Distributed Applications, Web Services, Tools and GRID Infrastructures for Bioinformatics

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It is well known that bioinformatics has to cope with one of the largest amounts of information in all knowledge domains. This information is exponentially increasing in volume and distributed over the network, with heterogeneous data structures, information systems and semantics. The biomedical research domain is one of the fastest evolving research areas. New knowledge and hypotheses are accumulated daily, leading to new data and elaboration needs, which are often peculiar and different from one application domain to another. Hence, the development of general purpose applications is difficult and limited to basic tools. Two main approaches to the problem of efficiently accessing such huge amount of data have been proposed: gathering all information in a unique data warehouse or carrying out all possible elaborations remotely. Each of these approaches has pros and cons. Main limitations of the data warehouse approach are concerned with managing the overhead needed to set up and maintain data and analysis tools up-to-date, whereas limitations of the network-based approach are mainly related with the need of dealing with heterogeneous formats and network bottlenecks. Remote access to this huge amount of information requires complex search and retrieval software. The activity of data integration is concerned with the semantics of the information; in particular how to link data and how to pipe retrieval and analysis steps. A workflow is "a computerized facilitation or automation of a business process, in whole or part". Its main goal is the implementation of data analysis processes in standardized environments. Its main advantages relate to effectiveness, reproducibility, reusability and traceability. Implementation of workflow management software has already started. Enactment of workflows over the network has been greatly simplified by the development of XML-related standards and by the adoption of more powerful RPC mechanisms, like the ones provided by Web Services. Moreover, high performance network infrastructures, like GRID, now offer an improved environment where remote applications can be effectively carried out. To summarize, advantages of remote data analysis versus the warehouse approach are clear. Diffusion of automation is quickly improving as to available technologies and tools and their diffusion in the biomedical domain. This workshop will focus on technologies, tools and applications that can now be applied in bioinformatics.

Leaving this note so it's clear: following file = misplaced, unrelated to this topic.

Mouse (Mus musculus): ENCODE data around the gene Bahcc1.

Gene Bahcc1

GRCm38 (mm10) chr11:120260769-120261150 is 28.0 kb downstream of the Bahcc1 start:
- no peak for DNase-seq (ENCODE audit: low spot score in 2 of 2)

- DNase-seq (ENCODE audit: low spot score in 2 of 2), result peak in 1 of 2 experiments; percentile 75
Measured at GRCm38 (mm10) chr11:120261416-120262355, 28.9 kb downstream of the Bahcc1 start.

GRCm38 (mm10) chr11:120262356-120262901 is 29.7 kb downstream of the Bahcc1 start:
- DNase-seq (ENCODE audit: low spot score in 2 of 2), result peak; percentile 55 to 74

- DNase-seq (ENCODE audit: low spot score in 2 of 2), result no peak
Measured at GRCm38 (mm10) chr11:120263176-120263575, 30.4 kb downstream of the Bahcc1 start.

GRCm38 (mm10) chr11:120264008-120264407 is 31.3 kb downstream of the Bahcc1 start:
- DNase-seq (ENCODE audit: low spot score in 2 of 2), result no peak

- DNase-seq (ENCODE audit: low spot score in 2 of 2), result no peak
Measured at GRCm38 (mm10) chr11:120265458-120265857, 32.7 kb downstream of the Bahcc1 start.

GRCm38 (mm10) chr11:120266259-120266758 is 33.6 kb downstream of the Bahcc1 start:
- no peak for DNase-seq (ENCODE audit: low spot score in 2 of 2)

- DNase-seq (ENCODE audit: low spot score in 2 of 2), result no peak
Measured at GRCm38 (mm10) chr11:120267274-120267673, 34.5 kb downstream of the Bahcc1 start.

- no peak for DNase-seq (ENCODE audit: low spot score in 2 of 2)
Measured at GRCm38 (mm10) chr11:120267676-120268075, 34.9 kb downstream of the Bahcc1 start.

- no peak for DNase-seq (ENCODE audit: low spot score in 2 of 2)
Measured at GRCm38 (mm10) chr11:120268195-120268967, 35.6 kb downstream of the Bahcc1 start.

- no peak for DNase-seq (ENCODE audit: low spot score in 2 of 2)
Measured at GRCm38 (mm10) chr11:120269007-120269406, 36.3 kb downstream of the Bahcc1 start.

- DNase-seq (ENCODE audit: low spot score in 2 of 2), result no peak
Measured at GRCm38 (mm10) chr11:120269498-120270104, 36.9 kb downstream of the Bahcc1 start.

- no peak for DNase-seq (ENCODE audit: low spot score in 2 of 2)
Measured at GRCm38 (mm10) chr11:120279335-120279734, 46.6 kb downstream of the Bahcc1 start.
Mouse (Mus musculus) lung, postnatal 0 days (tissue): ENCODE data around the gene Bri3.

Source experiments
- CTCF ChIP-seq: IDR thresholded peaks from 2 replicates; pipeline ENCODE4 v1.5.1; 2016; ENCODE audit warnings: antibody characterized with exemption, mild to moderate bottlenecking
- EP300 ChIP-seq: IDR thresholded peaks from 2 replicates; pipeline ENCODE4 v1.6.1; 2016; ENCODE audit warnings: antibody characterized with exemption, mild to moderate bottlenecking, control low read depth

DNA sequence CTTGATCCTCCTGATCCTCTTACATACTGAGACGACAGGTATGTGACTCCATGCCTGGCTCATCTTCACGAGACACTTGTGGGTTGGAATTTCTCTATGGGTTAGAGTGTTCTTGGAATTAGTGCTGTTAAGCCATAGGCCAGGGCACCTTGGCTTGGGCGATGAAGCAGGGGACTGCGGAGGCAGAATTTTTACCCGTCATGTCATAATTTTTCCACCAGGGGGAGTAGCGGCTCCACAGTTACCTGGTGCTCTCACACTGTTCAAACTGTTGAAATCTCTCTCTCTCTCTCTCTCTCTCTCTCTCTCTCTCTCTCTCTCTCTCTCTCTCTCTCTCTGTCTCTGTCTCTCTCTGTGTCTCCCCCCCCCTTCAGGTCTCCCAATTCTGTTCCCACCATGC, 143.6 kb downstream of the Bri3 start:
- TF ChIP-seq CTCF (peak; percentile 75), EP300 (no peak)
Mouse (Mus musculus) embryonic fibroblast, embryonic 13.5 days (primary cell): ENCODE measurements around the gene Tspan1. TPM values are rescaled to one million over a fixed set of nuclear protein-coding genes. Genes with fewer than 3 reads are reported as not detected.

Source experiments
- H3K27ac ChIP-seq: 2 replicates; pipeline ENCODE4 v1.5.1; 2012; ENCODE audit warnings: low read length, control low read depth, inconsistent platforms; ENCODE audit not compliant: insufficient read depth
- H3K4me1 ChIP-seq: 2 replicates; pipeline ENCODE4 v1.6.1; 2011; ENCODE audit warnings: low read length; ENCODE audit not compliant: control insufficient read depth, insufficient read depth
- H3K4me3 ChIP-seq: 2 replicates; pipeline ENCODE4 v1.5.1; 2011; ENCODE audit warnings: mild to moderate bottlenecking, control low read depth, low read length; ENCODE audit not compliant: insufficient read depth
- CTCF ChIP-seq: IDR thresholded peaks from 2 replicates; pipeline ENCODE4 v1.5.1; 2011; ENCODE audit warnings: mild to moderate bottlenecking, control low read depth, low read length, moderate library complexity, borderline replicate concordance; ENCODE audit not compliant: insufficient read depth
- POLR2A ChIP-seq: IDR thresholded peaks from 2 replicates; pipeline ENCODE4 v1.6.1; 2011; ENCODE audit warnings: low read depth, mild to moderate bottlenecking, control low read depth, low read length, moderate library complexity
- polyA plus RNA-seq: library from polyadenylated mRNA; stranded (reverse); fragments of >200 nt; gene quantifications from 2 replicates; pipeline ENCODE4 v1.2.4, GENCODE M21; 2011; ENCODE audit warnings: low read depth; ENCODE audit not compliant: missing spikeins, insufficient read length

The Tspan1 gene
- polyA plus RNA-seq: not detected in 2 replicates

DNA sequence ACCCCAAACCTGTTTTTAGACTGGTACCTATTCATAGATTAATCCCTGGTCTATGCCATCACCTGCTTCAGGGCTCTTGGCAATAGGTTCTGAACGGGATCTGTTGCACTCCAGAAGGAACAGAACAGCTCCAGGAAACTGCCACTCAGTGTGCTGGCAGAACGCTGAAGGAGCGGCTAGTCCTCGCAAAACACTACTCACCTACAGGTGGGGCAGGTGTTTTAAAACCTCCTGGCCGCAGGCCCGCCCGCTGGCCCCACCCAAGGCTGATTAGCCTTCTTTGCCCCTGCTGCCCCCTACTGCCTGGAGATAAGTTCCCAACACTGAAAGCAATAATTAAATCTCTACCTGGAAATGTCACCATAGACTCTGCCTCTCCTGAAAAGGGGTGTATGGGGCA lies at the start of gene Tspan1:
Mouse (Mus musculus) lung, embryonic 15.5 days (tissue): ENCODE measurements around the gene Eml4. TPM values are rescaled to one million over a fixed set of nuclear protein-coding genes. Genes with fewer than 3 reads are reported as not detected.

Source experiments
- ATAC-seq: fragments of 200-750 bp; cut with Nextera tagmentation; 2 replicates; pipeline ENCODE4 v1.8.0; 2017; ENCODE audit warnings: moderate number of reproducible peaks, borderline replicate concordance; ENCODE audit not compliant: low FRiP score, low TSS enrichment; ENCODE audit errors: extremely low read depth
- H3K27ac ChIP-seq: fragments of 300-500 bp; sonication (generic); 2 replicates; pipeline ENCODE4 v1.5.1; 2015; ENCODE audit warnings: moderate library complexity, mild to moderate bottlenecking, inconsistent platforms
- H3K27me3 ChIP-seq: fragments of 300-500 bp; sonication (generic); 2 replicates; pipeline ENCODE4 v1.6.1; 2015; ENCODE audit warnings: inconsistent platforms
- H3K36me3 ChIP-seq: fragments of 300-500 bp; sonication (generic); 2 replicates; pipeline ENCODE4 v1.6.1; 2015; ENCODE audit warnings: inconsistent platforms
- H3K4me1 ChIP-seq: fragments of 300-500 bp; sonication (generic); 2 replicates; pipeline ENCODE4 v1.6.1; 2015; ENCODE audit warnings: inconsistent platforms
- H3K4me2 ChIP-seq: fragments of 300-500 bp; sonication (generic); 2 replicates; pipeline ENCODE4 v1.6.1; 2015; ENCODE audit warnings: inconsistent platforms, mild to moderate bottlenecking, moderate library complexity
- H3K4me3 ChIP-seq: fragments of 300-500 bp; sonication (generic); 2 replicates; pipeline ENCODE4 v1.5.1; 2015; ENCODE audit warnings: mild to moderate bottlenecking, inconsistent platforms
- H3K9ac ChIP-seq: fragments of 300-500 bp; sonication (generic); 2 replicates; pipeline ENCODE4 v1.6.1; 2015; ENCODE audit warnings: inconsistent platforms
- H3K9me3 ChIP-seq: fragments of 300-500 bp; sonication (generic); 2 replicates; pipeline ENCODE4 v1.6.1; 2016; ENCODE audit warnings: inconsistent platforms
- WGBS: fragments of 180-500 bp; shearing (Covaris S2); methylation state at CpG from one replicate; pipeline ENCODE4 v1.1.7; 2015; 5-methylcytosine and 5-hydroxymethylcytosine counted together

• Technologies and technological platforms:
    • Standards and protocols for Web Services
    • Choreography and Orchestration of Web Services
    • Comparison of available technologies, limitations, pros and cons
    • Knowledge representation and knowledge modeling tools for biological data
    • Ontologies, databases and applications of semantics in bioinformatics
    • Semantic Web technologies
  • New tools for bioinformatics:
    • Web Services and related tools
    • Workflow management systems and enactment portals
    • Technologies for GRID infrastructures
    • Semantic Web tools
  • Applications in bioinformatics:
    • Case studies, scenarios and use cases
    • Remote applications for life sciences analysis
    • Workflows for actual data analysis in life sciences
    • Data intensive applications on GRID solutions
    • Remote biological data mining
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